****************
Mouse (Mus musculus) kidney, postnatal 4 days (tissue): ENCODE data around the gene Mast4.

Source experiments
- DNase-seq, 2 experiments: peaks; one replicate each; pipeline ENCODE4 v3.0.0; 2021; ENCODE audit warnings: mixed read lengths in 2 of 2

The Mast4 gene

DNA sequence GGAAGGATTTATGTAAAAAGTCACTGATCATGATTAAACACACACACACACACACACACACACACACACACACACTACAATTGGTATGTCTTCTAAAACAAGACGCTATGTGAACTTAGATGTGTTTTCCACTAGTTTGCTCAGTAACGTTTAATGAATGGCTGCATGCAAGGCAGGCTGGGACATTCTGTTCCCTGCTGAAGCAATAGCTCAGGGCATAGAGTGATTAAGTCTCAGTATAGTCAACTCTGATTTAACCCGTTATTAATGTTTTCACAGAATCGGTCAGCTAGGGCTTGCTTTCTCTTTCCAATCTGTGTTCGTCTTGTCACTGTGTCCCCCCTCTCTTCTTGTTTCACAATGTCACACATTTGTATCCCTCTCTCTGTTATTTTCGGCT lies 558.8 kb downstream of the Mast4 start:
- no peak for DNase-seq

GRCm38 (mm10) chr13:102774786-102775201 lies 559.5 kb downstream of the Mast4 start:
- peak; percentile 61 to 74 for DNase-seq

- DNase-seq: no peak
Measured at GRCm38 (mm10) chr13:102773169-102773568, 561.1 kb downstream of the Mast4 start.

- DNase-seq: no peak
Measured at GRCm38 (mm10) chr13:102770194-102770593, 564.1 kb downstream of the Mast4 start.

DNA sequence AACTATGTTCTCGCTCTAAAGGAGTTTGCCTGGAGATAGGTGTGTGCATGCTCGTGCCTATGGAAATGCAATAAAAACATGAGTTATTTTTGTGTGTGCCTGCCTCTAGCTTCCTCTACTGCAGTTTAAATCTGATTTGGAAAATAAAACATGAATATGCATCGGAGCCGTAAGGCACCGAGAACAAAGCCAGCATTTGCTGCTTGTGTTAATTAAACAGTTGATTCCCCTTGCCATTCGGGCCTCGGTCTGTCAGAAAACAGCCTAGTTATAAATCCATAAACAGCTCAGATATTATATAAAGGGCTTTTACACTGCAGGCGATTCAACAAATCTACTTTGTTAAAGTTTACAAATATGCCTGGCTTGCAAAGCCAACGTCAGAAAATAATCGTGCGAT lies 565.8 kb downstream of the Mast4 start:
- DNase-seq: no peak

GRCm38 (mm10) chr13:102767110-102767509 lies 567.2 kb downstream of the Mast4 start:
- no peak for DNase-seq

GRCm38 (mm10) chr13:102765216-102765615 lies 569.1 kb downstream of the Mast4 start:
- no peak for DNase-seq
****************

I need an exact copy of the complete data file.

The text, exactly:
Mouse (Mus musculus) kidney, postnatal 4 days (tissue): ENCODE data around the gene Mast4.

Source experiments
- DNase-seq, 2 experiments: peaks; one replicate each; pipeline ENCODE4 v3.0.0; 2021; ENCODE audit warnings: mixed read lengths in 2 of 2

The Mast4 gene

DNA sequence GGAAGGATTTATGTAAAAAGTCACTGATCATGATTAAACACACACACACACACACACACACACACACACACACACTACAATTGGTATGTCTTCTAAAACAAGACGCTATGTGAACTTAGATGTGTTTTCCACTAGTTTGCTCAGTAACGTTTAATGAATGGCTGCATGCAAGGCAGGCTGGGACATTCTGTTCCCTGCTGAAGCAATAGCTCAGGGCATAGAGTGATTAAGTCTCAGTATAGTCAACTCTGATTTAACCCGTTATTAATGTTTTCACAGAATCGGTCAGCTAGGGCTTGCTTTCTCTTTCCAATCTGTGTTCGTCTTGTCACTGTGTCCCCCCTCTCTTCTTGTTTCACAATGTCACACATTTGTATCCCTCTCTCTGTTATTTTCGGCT lies 558.8 kb downstream of the Mast4 start:
- no peak for DNase-seq

GRCm38 (mm10) chr13:102774786-102775201 lies 559.5 kb downstream of the Mast4 start:
- peak; percentile 61 to 74 for DNase-seq

- DNase-seq: no peak
Measured at GRCm38 (mm10) chr13:102773169-102773568, 561.1 kb downstream of the Mast4 start.

- DNase-seq: no peak
Measured at GRCm38 (mm10) chr13:102770194-102770593, 564.1 kb downstream of the Mast4 start.

DNA sequence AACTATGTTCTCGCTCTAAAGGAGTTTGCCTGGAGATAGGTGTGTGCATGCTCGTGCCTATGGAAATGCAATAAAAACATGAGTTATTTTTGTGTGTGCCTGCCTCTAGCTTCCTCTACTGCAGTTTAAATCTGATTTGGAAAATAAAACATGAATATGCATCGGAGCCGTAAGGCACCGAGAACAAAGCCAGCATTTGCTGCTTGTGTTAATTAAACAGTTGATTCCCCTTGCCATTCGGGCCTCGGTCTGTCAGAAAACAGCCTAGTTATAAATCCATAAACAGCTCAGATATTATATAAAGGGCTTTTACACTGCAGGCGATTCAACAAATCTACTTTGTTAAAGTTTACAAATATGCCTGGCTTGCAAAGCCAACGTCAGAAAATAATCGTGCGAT lies 565.8 kb downstream of the Mast4 start:
- DNase-seq: no peak

GRCm38 (mm10) chr13:102767110-102767509 lies 567.2 kb downstream of the Mast4 start:
- no peak for DNase-seq

GRCm38 (mm10) chr13:102765216-102765615 lies 569.1 kb downstream of the Mast4 start:
- no peak for DNase-seq